Have a jolly and jovial holiday, if you’re celebrating something, and a fun, safe New Years Eve.
Tell me about your New Years Resolutions, if any, in the Comments section.
I hope one of them is to get out and enjoy more local live music. There’s so much talent out there that you’ll never hear on commercial radio.
I consider it a privilege to perform in a public music venue.
A privilege FOR THE VENUE! This is because I bring in a lot of fans, thirsty for my music and thirsty for beverages served at said venues. It’s a win-win, really.
But you see, in this modern age, I don’t need a public music venue to get my music heard anymore. Or more accurately, my public music venue is the entire Internet. Public music venues are a thing of the past for me and I am selective in what public music venues I play nowadays. I am surprised how many artists and venues have not recognized this huge uncharted territory for live performance, but I am glad because it means the Internet niche is still wide open for me, like when amphibians came up on land in evolution…they had free reign because there were no predators to exploit them.
Sure, I like to get out and play an “analog” acoustic show now and then in front of real live fleshy people whose enjoyment I can appreciate via their applause and compliments after the show (often via tips or merchandise sales). But when it comes to inquiring about performing at music venues, I adopt Honey Badger’s philosophy: “I don’t give a sh!t.” Only the best venues for Cactus Joe. I don’t settle.
Music venues often are exploitative of artists. Historically, there have always been way more artists desperate to perform than music venues for them to perform at. So naturally, venues could be selective. They are still selective, but desperate artists now have lots more alternative venues at which to perform, particularly online, and that’s leveling the playing field for the performing artists who recognize this gold mine. As an introvert (mostly), I can honestly do without the anonymous, drunken hordes at most sh!tty music venues. Drunken hordes bring revenue to venues, but not to me. So why should I give a sh!t?
My rock-n-roll band HIATVS actually has a strict NO SH!TTY MUSIC VENUES policy for picking shows. We mainly do private house parties and the occasional fest or prestigious music venue (like Capital Brewery in Madison WI, for example).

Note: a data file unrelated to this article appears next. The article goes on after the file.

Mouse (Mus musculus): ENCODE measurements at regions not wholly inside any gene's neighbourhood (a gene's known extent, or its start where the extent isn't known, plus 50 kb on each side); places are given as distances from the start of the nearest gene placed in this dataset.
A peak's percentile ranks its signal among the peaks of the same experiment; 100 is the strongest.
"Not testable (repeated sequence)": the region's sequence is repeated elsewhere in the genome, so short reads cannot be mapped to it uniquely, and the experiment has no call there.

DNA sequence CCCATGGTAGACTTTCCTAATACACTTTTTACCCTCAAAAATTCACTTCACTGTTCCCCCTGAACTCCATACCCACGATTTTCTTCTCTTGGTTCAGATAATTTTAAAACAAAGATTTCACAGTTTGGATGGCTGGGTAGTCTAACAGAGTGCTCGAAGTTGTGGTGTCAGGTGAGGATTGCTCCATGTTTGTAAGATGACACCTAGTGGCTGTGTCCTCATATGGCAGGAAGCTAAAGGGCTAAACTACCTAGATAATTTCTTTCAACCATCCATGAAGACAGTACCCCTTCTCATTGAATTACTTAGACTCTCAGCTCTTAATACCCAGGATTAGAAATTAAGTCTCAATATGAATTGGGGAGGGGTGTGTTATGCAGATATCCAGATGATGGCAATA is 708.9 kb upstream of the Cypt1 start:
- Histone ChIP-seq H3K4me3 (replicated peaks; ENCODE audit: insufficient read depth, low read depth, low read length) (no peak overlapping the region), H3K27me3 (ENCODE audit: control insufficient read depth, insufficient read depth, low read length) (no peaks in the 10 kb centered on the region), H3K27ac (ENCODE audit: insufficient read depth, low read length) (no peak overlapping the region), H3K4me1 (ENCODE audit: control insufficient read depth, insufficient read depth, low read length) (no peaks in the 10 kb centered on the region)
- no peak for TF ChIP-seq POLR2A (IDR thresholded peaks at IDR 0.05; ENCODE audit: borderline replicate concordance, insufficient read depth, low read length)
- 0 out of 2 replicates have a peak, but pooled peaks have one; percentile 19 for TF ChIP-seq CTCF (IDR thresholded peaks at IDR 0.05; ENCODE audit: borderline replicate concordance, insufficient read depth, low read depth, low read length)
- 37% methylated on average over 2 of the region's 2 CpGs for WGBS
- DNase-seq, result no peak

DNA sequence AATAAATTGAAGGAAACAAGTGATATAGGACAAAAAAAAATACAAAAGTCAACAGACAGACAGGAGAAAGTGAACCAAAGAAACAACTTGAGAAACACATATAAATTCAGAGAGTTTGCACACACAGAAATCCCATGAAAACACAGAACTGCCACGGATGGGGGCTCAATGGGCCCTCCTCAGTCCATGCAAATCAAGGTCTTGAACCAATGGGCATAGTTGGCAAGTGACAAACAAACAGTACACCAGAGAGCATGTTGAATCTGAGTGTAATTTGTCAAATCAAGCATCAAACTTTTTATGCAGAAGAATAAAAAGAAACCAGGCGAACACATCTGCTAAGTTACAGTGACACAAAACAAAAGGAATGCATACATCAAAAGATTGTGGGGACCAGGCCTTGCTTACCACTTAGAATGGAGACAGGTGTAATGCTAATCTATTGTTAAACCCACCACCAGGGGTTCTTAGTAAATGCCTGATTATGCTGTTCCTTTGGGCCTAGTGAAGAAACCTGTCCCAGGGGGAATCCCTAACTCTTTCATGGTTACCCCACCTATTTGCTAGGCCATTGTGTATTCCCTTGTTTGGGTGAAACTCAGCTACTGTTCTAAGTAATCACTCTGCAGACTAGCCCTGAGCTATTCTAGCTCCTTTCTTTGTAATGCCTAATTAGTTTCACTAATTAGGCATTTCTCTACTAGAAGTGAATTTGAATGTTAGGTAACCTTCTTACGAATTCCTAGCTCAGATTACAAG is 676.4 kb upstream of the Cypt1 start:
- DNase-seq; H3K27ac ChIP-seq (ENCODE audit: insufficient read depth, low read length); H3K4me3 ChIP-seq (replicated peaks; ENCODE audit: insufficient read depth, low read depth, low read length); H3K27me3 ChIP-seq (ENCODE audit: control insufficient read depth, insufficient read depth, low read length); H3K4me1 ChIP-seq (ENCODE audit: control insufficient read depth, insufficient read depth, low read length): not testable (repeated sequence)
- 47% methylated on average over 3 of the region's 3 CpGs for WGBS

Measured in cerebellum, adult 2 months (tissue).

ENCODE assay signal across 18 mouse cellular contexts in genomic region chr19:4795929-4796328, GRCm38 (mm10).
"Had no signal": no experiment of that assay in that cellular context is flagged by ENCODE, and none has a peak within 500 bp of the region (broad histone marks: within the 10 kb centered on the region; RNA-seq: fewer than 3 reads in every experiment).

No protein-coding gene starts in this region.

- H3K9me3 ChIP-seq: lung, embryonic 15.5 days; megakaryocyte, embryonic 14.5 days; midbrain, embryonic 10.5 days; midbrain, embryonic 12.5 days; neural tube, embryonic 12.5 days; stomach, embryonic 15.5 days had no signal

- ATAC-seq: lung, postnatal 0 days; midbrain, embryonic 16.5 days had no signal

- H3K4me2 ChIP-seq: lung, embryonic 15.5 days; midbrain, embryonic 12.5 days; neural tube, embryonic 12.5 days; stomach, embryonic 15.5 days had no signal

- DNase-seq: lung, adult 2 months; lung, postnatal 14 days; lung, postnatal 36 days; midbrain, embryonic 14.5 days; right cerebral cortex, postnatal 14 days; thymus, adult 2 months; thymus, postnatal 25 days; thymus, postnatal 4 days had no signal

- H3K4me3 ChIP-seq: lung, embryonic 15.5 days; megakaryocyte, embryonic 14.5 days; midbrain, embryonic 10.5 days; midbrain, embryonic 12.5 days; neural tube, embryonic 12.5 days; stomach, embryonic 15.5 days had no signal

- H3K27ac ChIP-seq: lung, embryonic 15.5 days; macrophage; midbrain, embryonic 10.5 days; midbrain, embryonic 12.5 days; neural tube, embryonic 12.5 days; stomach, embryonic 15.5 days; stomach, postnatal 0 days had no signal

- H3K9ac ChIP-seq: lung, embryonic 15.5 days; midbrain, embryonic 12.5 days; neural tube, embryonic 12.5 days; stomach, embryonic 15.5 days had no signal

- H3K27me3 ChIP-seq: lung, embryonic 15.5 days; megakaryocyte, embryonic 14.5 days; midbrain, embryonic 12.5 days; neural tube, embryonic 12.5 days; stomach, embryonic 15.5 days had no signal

I recently solicited a local music venue that shall remain unnamed about performing there, providing dates, a bio, and, importantly, a sample video of me performing my music. This is a fairly elitist establishment, with some big names that perform there (some of them musical colleagues of mine, like Beth Kille). I fully expected a rejection, but much like Honey Badger going into a bee hive to get honey, I submitted anyway.
Rejection from venues usually comes in the form of no reply at all, or a polite rejection delivered months after any dates you proposed playing there. This is par for the course.
Here is the rejection I got within 24 hours from the local music venue that shall remain unnamed:
“We are going to pass! Thanks for the interest!”
Local Music Venue That Shall Remain Unnamed Booking Team
Ouch! … is what a lot of artists other than me might say in response to that. But Honey Badger gets stung all the time and he still goes for the honey. That’s me. However, when I told some friends about this, they said it was a totally rude and unprofessional response from a venue that is supposed to be classy. I could go into why, but I just don’t give enough f@cks. I am surprised I even wrote this much about it. I am just bored I guess.
But back to the real point of this post…even dickish rejections like that don’t matter. I can go home tonight, set up a microphone and camera in my music room and broadcast a great sounding song or entire show LIVE STREAMED to the Internet all over the entire PLANET and then archive it for later viewing by anyone who missed it. Can a sh!tty music venue do this? Well, yes, technically they can. But they usually don’t.
Nowadays, I favor house concerts as my primary vehicle for analog public performances. They have a lot of pros and few cons. They are live shows for a present audience of nice, like minded people, but can also be streamed online and recorded for later. I have organized my own house concert parties with a few close friends, raising money for concert food and drink with a crowd funding campaign. Funding is acquired up front and you know how many people are coming. When people show up, all the food and drink is free until it’s gone. No $7 beer in a plastic cup! They are usually held in residential houses and there are no parking hassles. People can even stay the night, if they party too hard. Best of all, I can host my own house concerts and set any dates I want. I am not beholden to the finicky booking calendars of public music venues and their often douchy booking agents (in all fairness, douchiness is sometimes a good quality in a booky…there are some hacks out there).
Public music venues can’t offer any of this. They are completely disenfranchised from the house concert scene, and that’s a good thing. Live music is evolving.